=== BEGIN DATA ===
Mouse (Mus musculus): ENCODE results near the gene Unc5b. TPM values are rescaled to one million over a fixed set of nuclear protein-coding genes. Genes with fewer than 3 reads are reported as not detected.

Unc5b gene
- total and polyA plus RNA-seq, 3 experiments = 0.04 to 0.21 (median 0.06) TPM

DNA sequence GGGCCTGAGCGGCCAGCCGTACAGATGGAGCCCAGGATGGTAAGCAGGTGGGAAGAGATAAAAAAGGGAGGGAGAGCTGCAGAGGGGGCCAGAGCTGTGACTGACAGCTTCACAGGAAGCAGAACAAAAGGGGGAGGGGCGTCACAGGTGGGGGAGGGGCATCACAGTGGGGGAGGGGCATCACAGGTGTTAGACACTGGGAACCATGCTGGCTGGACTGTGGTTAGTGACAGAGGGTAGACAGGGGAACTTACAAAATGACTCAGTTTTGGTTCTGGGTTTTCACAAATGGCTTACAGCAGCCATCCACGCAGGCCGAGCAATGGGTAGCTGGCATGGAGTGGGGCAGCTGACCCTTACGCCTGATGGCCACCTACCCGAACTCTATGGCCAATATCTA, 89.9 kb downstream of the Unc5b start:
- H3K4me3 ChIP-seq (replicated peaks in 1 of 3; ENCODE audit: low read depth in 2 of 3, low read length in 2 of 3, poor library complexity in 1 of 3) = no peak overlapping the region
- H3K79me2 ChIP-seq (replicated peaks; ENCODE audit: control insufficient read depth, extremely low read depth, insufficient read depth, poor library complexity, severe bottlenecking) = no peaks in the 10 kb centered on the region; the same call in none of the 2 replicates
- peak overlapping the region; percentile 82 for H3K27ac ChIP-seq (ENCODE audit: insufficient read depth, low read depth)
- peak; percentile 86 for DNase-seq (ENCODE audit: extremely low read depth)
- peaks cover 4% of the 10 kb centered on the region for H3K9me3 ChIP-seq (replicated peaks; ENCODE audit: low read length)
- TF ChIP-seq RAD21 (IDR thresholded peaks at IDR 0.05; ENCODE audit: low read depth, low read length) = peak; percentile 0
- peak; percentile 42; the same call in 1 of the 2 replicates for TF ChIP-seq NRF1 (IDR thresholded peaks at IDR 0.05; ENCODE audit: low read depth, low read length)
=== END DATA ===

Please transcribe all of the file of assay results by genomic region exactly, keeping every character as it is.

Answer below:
Mouse (Mus musculus): ENCODE results near the gene Unc5b. TPM values are rescaled to one million over a fixed set of nuclear protein-coding genes. Genes with fewer than 3 reads are reported as not detected.

Unc5b gene
- total and polyA plus RNA-seq, 3 experiments = 0.04 to 0.21 (median 0.06) TPM

DNA sequence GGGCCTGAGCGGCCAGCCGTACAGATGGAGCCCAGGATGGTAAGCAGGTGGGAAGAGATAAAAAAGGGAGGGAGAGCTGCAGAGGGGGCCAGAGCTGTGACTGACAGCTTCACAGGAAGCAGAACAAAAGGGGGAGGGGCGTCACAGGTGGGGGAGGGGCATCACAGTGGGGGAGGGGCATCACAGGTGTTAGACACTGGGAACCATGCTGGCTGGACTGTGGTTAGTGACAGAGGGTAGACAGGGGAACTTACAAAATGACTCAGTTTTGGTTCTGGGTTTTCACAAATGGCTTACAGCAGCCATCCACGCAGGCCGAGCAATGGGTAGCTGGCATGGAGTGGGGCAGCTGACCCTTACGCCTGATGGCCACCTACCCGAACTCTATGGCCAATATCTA, 89.9 kb downstream of the Unc5b start:
- H3K4me3 ChIP-seq (replicated peaks in 1 of 3; ENCODE audit: low read depth in 2 of 3, low read length in 2 of 3, poor library complexity in 1 of 3) = no peak overlapping the region
- H3K79me2 ChIP-seq (replicated peaks; ENCODE audit: control insufficient read depth, extremely low read depth, insufficient read depth, poor library complexity, severe bottlenecking) = no peaks in the 10 kb centered on the region; the same call in none of the 2 replicates
- peak overlapping the region; percentile 82 for H3K27ac ChIP-seq (ENCODE audit: insufficient read depth, low read depth)
- peak; percentile 86 for DNase-seq (ENCODE audit: extremely low read depth)
- peaks cover 4% of the 10 kb centered on the region for H3K9me3 ChIP-seq (replicated peaks; ENCODE audit: low read length)
- TF ChIP-seq RAD21 (IDR thresholded peaks at IDR 0.05; ENCODE audit: low read depth, low read length) = peak; percentile 0
- peak; percentile 42; the same call in 1 of the 2 replicates for TF ChIP-seq NRF1 (IDR thresholded peaks at IDR 0.05; ENCODE audit: low read depth, low read length)